Dried apple rings are another great way to preserve the harvest and can make an excellent addition to beer. Slice thin and dry in a dehydrator.

Finally, the juice of the apples can be frozen and stored indefinitely. Juicing takes more time, but for brewing it can also be a big benefit, as it will impart more apple character and more fermentable sugar into the mix.

You may not think you have room for a fruit tree in your yard, but you will be rewarded if you decide to plant one. Apple trees take a few years to really produce, but one tree will give you enough apples for several batches of beer or 5 gallons (19 L) of cider. The flavor of your own apples from your own tree is also incomparable, like fresh tomatoes from your garden. If you have the space, it’s worth it.


As with so many other plants, a bruised apple or one you would otherwise turn into applesauce because it’s only half edible is a perfect candidate for beer. Cut off the bad parts and you’re ready to go.

Like peaches, apple skins are also loaded with yeast and bacteria. We use a strategy for brewing with apples that’s similar to our approach with peaches. First, we don’t usually skin the apple — too much work. If the apples are going directly into the fermenter, we do submerge them in sanitizing solution to kill as much wild yeast and bacteria as possible. Very often we add fresh apples to the end of the boil to sterilize them. We seed them, quarter them, and chop them fine in a food processor to get as much surface area contact as possible. When making a sour beer, like the one included in the recipe on the next page, we are more game to put fresh apples into the fermenter. Note that most apples in this country are sprayed with some kind of pesticide, so it is very important to wash apples well before putting them into beer. Also, be sure to de-seed all apples since the seeds carry a compound that metabolizes into cyanide. Add 6 pounds of apples (2.7 kg) for a 5-gallon (19-L) batch.

We have also had great results puréeing the apples and cooking them for a long time, the same way one would make applesauce (see the first recipe below). This caramelizes the sugar in the apples and adds an extra layer of sweetness. We find little to no loss of apple character in the finished product, and this can go directly into the boil or fermenter without adverse effects from wild yeast and bacteria. We highly recommend this method for any apple addition, but especially for the smoked beer recipe below. For a 5-gallon (19-L) batch, puree 5 pounds (2.3 kg) of apples and cook down in a covered pot on medium until the apples fall apart and become brown and caramelized. Add a little water to the pot to keep the apples from burning.

Smoked Apple Ale

(5 gallons/19 L, all-grain)
OG = 1.055 FG = 1.011
IBU = 22 SRM = 7 ABV = 5.9%

A lightly smoked, hazy golden ale.


6.5 lbs. (3 kg) Vienna malt
2 lbs. (0.91 kg) wheat malt
1 lb. (0.45 kg) Munich malt
8 oz. (227 g) smoked malt
2 oz. (57 g) rice hulls
5 lbs. (2.27 kg) apples (puréed) (5 min.)
6 AAU Chinook hops (60 min.)
(0.5 oz./14 g at 12% alpha acids)
White Labs WLP005 (British Ale) or Wyeast 1098 (British Ale) yeast
¾ cup corn sugar (if priming)

Step by Step

Prior to the start of brewing, prepare the apples by coring them then puréeing them to a slurry. Simmer the purée down until the mixture has a consistency similar to applesauce. Crush the grains and mash in with 4 gallons (15 L) of water to hit 150 °F (66 °C). When conversion is complete, sparge with 5 gallons (19 L) of water at 168 °F (76 °C). Collect the wort and boil for 60 minutes. Add the hops at the beginning of the boil. Add the apples to the boil with 5 minutes remaining. Perform a 15-minute whirlpool at flameout.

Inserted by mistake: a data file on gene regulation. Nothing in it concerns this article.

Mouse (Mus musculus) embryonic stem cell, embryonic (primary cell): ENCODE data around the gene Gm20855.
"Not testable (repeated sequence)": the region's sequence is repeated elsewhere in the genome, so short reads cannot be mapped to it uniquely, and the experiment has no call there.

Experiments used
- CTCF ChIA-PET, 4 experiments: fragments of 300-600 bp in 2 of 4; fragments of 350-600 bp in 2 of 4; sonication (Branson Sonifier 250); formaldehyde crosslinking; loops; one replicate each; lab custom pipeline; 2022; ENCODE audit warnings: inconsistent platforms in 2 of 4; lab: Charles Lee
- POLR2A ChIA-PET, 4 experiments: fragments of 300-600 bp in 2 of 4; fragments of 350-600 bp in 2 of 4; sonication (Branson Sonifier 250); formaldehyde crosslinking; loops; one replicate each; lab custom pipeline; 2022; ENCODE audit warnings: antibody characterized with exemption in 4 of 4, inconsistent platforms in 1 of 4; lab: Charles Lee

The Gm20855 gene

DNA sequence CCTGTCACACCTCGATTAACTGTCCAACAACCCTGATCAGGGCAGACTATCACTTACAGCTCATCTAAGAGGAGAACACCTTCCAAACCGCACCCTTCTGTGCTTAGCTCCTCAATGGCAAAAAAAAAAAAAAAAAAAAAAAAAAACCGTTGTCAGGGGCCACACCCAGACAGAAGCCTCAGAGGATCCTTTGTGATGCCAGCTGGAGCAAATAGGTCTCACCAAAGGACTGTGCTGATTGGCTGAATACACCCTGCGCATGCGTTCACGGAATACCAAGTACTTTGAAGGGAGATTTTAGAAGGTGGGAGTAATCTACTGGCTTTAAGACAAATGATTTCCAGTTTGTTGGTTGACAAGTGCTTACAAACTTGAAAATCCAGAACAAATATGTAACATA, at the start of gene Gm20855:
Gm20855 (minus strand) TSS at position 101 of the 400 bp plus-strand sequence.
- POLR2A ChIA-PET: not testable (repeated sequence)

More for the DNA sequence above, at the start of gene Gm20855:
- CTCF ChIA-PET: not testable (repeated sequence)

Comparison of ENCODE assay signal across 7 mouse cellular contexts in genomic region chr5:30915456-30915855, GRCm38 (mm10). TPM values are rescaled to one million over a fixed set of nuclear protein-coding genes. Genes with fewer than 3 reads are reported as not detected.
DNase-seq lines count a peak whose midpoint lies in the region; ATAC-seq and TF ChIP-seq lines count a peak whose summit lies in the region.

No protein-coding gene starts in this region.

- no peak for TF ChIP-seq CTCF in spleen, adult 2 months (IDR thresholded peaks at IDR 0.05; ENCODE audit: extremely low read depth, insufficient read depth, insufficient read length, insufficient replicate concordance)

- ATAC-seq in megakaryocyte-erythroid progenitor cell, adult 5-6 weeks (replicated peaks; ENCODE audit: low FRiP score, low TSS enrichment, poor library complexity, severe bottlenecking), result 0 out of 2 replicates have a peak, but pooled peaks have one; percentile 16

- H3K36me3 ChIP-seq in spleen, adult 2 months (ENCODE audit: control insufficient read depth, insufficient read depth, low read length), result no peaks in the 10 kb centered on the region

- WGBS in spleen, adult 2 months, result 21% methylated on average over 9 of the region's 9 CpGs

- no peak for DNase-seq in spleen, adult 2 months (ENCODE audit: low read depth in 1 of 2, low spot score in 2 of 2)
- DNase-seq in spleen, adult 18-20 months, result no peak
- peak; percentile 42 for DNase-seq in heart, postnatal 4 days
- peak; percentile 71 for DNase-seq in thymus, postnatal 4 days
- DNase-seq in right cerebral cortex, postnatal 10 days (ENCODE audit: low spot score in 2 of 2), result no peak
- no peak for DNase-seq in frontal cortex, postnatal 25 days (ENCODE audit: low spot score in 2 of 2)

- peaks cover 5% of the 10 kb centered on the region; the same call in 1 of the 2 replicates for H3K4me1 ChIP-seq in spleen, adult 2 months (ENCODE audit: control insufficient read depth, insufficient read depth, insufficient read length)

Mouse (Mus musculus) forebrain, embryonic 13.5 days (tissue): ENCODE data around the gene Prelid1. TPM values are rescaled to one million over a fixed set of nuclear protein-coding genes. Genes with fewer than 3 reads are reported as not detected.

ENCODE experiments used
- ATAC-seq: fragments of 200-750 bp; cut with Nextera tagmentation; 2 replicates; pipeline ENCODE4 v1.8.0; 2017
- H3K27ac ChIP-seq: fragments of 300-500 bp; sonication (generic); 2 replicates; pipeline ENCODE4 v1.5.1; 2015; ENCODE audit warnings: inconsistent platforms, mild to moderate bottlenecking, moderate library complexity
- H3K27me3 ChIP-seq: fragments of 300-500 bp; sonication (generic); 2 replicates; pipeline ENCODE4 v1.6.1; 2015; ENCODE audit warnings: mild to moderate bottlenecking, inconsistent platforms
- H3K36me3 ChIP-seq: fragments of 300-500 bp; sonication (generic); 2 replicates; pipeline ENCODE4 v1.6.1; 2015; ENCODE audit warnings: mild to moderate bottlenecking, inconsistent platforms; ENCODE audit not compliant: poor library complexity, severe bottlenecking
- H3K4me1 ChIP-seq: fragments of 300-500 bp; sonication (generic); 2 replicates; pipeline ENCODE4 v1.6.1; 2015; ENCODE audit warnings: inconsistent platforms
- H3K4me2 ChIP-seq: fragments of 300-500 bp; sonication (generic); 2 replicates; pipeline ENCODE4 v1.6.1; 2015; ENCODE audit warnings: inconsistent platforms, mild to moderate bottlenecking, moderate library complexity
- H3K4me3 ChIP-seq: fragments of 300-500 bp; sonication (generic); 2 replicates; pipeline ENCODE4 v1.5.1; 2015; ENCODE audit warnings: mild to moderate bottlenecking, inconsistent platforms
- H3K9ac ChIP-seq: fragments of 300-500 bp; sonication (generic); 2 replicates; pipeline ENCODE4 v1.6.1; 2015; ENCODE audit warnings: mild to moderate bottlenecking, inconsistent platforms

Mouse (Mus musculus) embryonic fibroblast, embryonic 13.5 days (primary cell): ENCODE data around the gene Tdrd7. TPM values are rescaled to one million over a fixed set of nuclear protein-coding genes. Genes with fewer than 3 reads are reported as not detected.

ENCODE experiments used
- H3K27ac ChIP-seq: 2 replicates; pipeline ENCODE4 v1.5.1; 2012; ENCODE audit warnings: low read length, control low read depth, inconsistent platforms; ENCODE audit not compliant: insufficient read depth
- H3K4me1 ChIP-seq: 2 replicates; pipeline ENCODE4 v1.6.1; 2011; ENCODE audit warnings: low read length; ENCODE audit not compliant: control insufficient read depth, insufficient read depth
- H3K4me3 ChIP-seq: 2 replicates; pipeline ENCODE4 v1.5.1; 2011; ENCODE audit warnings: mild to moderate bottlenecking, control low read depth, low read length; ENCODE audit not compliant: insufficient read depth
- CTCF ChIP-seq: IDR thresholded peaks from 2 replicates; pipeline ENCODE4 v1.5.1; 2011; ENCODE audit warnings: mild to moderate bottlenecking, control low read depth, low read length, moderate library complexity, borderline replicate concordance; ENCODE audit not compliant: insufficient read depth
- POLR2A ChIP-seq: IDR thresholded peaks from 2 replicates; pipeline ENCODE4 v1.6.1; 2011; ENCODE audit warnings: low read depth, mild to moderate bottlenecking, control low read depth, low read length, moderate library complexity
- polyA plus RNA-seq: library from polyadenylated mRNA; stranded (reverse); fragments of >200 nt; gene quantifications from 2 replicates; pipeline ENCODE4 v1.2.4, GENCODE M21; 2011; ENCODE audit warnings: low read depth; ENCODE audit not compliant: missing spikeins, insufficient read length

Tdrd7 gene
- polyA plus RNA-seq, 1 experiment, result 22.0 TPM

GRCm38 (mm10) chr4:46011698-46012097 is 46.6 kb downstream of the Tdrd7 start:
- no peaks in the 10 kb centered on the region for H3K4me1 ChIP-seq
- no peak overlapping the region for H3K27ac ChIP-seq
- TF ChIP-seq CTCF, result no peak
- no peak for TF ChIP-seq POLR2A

Chill the wort to pitching temperature, transfer to the fermenter, and pitch the yeast. Ferment at
58 °F (14 °C) for two weeks. After two weeks, allow the temperature to rise to 70 °F (21 °C) until fermentation is complete. When fermentation is complete, bottle or keg as normal.

Tips for Success:
Our original recipe calls for an ounce of dried hickory leaves at the beginning of the boil. If you have hickory leaves near you, feel free to add  them and reduce the hop addition by half to enhance the crisp fall flavor of this beer.


Sour Apple

(5 gallons/19 L, all-grain)
OG = 1.054 FG = 1.008
SRM = 6 ABV = 6.1%

A moderately tart sour ale with a hint of apple character.


8 lbs. (3.6 kg) Pilsner malt
2 lbs. (0.91 kg) Munich malt
6 lbs. (2.7 kg) apples (puréed) (5 min.)
White Labs WLP630 (Berliner Weisse Blend) or SouthYeast Labs
Wallahweisse (see step by step)
¾ cup corn sugar (if priming)

Step by Step

Prior to the start of brewing, prepare the apples by coring them, then puréeing them to a slurry. Simmer the purée down until the mixture has a consistency similar to applesauce. Crush the grains and mash in with 4 gallons (15 L) of water to hit 147 °F (64 °C). When conversion is complete, sparge with 5 gallons (19 L) of water at 168 °F (76 °C). Collect the wort and bring to a boil. Boil for 60 minutes, adding the apples with 5 minutes remaining. Perform a 15-minute whirlpool at flameout.
Chill the wort to pitching temperature, transfer to pitching temperature, and pitch the yeast.

We ferment this beer with our house sourdough culture, which is a mix of Saccharomyces and Lactobacillus. We pitch the culture at around 100 °F (38 °C) and hold it there for the first day, then let the temperature decrease naturally. Berliner Weisse blends from several of the major yeast suppliers would approximate our culture (see ingredients list for recommendations). Follow the yeast supplier’s guidelines. When fermentation is complete, bottle or keg.

Editor’s Note: This text is excerpted from the new book The Homebrewer’s Almanac (Countryman Press, 2016) by Marika Josephson, Aaron Kleidon, and Ryan Tockstein of Scratch Brewing Co. in Ava, Illinois.
Photo courtesy of Scratch Brewing Co.

Marika Josephson, Aaron Kleidon, and Ryan Tockstein of Scratch Brewing Co. Scratch is a “farmhouse” brewery that focuses on local ingredients and was named one of the top four breweries for foraged beer by Outside Magazine.

Issue: September 2016